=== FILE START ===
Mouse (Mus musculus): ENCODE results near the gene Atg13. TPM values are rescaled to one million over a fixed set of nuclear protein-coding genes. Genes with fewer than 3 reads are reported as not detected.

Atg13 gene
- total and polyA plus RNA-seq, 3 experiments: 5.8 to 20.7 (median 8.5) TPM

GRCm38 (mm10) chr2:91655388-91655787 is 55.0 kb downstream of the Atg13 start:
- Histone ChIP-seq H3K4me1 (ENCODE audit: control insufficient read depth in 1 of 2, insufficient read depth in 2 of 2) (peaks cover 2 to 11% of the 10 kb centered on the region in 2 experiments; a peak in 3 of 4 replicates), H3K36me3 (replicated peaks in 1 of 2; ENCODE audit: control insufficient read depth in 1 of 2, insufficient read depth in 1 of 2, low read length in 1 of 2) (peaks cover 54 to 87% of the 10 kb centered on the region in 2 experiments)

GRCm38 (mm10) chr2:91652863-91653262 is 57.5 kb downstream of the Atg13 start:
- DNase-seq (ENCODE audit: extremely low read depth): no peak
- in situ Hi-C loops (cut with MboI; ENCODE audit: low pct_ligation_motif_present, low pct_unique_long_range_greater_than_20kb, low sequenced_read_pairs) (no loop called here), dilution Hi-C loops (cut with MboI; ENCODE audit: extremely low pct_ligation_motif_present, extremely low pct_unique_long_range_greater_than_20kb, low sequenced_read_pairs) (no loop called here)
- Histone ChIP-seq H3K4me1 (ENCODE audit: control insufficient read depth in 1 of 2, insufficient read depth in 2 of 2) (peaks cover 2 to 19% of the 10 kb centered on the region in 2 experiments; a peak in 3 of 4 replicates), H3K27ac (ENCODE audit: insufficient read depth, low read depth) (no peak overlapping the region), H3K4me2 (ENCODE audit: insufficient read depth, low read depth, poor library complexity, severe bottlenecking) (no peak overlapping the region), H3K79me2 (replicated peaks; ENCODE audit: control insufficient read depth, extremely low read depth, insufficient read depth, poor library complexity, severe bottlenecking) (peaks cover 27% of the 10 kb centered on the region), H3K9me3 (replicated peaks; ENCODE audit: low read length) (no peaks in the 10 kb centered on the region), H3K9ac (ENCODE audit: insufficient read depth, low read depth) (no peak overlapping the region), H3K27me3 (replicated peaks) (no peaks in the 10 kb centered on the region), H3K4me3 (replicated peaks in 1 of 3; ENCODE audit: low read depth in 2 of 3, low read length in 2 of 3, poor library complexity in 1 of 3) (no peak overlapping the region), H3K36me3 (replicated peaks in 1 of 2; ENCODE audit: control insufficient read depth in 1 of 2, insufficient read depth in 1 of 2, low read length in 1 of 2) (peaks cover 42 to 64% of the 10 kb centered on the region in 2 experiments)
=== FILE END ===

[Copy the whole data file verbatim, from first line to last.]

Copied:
Mouse (Mus musculus): ENCODE results near the gene Atg13. TPM values are rescaled to one million over a fixed set of nuclear protein-coding genes. Genes with fewer than 3 reads are reported as not detected.

Atg13 gene
- total and polyA plus RNA-seq, 3 experiments: 5.8 to 20.7 (median 8.5) TPM

GRCm38 (mm10) chr2:91655388-91655787 is 55.0 kb downstream of the Atg13 start:
- Histone ChIP-seq H3K4me1 (ENCODE audit: control insufficient read depth in 1 of 2, insufficient read depth in 2 of 2) (peaks cover 2 to 11% of the 10 kb centered on the region in 2 experiments; a peak in 3 of 4 replicates), H3K36me3 (replicated peaks in 1 of 2; ENCODE audit: control insufficient read depth in 1 of 2, insufficient read depth in 1 of 2, low read length in 1 of 2) (peaks cover 54 to 87% of the 10 kb centered on the region in 2 experiments)

GRCm38 (mm10) chr2:91652863-91653262 is 57.5 kb downstream of the Atg13 start:
- DNase-seq (ENCODE audit: extremely low read depth): no peak
- in situ Hi-C loops (cut with MboI; ENCODE audit: low pct_ligation_motif_present, low pct_unique_long_range_greater_than_20kb, low sequenced_read_pairs) (no loop called here), dilution Hi-C loops (cut with MboI; ENCODE audit: extremely low pct_ligation_motif_present, extremely low pct_unique_long_range_greater_than_20kb, low sequenced_read_pairs) (no loop called here)
- Histone ChIP-seq H3K4me1 (ENCODE audit: control insufficient read depth in 1 of 2, insufficient read depth in 2 of 2) (peaks cover 2 to 19% of the 10 kb centered on the region in 2 experiments; a peak in 3 of 4 replicates), H3K27ac (ENCODE audit: insufficient read depth, low read depth) (no peak overlapping the region), H3K4me2 (ENCODE audit: insufficient read depth, low read depth, poor library complexity, severe bottlenecking) (no peak overlapping the region), H3K79me2 (replicated peaks; ENCODE audit: control insufficient read depth, extremely low read depth, insufficient read depth, poor library complexity, severe bottlenecking) (peaks cover 27% of the 10 kb centered on the region), H3K9me3 (replicated peaks; ENCODE audit: low read length) (no peaks in the 10 kb centered on the region), H3K9ac (ENCODE audit: insufficient read depth, low read depth) (no peak overlapping the region), H3K27me3 (replicated peaks) (no peaks in the 10 kb centered on the region), H3K4me3 (replicated peaks in 1 of 3; ENCODE audit: low read depth in 2 of 3, low read length in 2 of 3, poor library complexity in 1 of 3) (no peak overlapping the region), H3K36me3 (replicated peaks in 1 of 2; ENCODE audit: control insufficient read depth in 1 of 2, insufficient read depth in 1 of 2, low read length in 1 of 2) (peaks cover 42 to 64% of the 10 kb centered on the region in 2 experiments)